Phlebotomists working at Kaiser Permanente, EMSI, NorthShore University HealthSystem, Quest Diagnostics, and APPS Paramedical can earn between $45,000 to $50,000 a year.

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How hard is it to become a phlebotomist?

No, it is not hard to become a phlebotomist. However, it does require lots of training and practice. You can become a phlebotomist in only several weeks. A handful of states need a phlebotomist to have certification.

Phlebotomists learn primarily through on-the-job training, where they can gain practical experience drawing blood. This job may be difficult for individuals who are sensitive to the sight of bodily fluids.

Having a certification, although not typically required, can help to land a job as a phlebotomist. Several organizations offer certification, including the National Phlebotomy Association, the American Society for Clinical Pathology, and American Medical Technologists.

Prerequisites are different for each organization and may include formal classroom instruction, job site training, or a combination of training in a related field with hands-on experience. Usually, candidates must document at least 100 successful vein and skin punctures.

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How long does it take to learn to be a phlebotomist?

It takes several weeks to a few months to learn to be a phlebotomist. The phlebotomy training program is brief and usually practical. Only four states require phlebotomy certification.

A high school diploma or equivalent is the usual qualification. You can usually find local community and vocational colleges that offer certificate programs or some clinics or hospitals that provide training on the job. Sometimes a company will provide the training, which usually lasts a month or two.

Phlebotomists must understand the mechanics of drawing blood samples from a vein or more minor smears from a skin puncture. They must also clearly understand how to avoid contaminating samples and maintain them at safe storage temperatures. Blood and needles are potential biohazards and must be handled appropriately to ensure patient and phlebotomists' safety.

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What is the highest-paid phlebotomist?

The highest-paid phlebotomist are those who work at insurance carriers. Phlebotomists working at insurance carriers earn an average of $41,350 a year, which is $5,000 more than the national average ($36,320 a year). The type of company and the phlebotomist position also impacts earning potential.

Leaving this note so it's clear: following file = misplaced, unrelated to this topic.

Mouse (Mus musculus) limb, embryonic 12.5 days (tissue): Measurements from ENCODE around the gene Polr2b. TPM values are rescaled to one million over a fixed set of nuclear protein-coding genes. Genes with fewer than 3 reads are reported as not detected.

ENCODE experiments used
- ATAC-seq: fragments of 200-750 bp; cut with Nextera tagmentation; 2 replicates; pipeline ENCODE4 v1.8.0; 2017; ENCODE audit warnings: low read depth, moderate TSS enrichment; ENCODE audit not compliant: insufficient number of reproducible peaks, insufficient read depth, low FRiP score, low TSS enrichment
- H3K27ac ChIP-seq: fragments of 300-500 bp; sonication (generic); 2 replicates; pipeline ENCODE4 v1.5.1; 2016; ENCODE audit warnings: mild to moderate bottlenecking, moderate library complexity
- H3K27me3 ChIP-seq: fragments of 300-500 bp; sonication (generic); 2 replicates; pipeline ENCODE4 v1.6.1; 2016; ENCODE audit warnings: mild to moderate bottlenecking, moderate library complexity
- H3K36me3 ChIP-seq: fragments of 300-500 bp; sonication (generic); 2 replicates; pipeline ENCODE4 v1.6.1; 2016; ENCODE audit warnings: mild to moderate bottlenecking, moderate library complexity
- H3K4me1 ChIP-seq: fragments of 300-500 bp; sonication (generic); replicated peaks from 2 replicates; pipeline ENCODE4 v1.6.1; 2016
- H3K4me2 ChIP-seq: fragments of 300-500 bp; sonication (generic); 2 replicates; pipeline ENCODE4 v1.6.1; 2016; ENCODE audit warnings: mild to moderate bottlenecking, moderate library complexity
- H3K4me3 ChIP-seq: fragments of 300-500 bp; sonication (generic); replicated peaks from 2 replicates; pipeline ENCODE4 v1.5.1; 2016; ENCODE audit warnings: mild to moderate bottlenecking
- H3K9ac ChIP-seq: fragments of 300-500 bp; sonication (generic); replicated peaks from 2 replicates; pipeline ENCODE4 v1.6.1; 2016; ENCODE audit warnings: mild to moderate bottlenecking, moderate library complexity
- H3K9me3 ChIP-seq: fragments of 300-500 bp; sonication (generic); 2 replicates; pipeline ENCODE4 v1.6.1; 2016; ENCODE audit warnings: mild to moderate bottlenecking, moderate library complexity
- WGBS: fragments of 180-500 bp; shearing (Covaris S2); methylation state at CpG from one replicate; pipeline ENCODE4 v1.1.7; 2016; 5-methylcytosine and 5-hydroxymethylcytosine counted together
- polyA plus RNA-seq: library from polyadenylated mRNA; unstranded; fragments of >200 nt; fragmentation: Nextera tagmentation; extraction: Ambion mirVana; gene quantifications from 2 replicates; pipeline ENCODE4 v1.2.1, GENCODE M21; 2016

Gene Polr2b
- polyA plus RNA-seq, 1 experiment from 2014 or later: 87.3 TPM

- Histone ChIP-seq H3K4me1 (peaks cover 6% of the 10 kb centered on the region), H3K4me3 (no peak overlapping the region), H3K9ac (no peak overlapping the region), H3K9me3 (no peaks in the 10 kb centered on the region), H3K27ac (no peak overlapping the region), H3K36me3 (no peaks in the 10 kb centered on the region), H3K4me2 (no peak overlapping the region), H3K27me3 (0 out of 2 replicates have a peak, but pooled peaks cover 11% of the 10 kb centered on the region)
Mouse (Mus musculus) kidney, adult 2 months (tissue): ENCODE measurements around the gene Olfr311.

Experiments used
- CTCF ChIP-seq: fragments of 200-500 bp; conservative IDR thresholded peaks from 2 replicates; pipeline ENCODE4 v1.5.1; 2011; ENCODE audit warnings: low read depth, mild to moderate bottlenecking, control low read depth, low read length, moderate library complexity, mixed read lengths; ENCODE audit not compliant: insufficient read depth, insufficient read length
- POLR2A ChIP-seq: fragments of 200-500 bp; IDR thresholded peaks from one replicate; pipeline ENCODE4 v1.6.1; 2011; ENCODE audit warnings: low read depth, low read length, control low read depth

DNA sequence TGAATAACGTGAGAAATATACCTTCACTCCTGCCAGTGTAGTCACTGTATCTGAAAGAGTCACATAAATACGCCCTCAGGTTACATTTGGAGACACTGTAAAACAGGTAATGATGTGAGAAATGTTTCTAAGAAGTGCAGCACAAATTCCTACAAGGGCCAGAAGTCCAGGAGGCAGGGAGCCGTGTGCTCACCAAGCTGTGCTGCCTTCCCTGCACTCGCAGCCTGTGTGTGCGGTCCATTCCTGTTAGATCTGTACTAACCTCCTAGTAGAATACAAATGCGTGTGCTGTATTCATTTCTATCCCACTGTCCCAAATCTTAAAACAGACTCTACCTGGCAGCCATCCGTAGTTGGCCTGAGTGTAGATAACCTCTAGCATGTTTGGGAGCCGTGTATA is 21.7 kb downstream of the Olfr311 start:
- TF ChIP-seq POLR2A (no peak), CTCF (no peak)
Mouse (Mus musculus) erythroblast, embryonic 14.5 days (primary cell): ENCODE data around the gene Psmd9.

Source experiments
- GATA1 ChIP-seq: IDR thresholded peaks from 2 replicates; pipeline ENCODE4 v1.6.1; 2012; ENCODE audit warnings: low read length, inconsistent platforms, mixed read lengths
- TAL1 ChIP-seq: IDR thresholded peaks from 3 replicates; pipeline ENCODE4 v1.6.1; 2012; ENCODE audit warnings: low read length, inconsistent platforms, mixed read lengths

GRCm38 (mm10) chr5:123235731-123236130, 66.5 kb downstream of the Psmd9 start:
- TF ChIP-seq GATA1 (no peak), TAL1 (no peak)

The Top Companies For Phlebotomists In The United States:

  • Kaiser Permanente - $48,863 per year

  • EMSI - $48,534 per year

  • NorthShore University HealthSystem - $46,355 per year

  • Quest Diagnostics - $45,774 per year

  • APPS Paramedical - $45,654 per year

The Highest-Paid Types Of Phlebotomist Positions:

  • Head of hospital phlebotomist - $88,455 a year ($42.53 an hour)

  • Contract traveling phlebotomist - $87,774 a year ($42.20 an hour)

  • Home based hospital phlebotomist - $85,357 a year ($41.04 an hour)

  • Director hospital phlebotomist - $76,243 a year ($36.66 an hour)

  • Work from home office phlebotomist - $72,745 a year ($34.97 an hour)

  • Outpatient care centers - $42,310 per year

  • Medical and diagnostic laboratories - $38,170 per year

  • All other ambulatory healthcare services - $34,790 per year

  • Offices of physicians - $35,530 per year

  • Hospitals; state, local, and private - $34,880 per year

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What qualifications do I need to become a phlebotomist?

The qualifications needed to become a phlebotomist vary from state to state, but in most cases, completion of a phlebotomy certification is required.

A phlebotomist is an allied health care professional educated and trained in all aspects of the venipuncture (AKA procedures involving drawing blood) and its processes.

In some states, you can begin working as a phlebotomist, while other states require certification. It is recommended to complete a phlebotomist program, which can take a few weeks to one year to meet.

Phlebotomy Programs Will Usually Require:

  • Filling out an application

  • Proof of having graduated and having earned a minimum GPA

  • Immunization records

  • CPR certification

  • Passing a background check.

  • It's helpful to have taken science-based classes, as many of the courses you will take in school will focus on anatomy and medical terminology

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What type of education is required for a phlebotomist?

The type of education required for a phlebotomist is a high school diploma. While you can begin working with just a high school degree, many phlebotomists complete certification or phlebotomy programs, which can help make it easier to land a job.

Phlebotomy programs generally take about a year to complete, though some students can complete their program in less time. These programs include both classwork and hands-on training.

Coursework will provide valuable information on the phlebotomists' role, the standards and codes that need to be adhered to, blood sample collection methods, site collection, labeling and storage, and patient health and safety.

While certification is not required in all states, it does increase employability. California, Louisiana, Nevada, and Washington do need phlebotomists to hold a certificate.

Three Levels of Certification Within A Phlebotomist Program:

  • Limited Phlebotomy Technician (LPT) - Authorized to perform skin puncture blood collection

  • Certified Phlebotomy Technician I (CPT I) - Authorized to perform skin puncture and venipuncture blood collection

  • Certified Phlebotomy Technician II (CPT II) - Authorized to perform skin puncture, venipuncture, and arterial puncture blood collection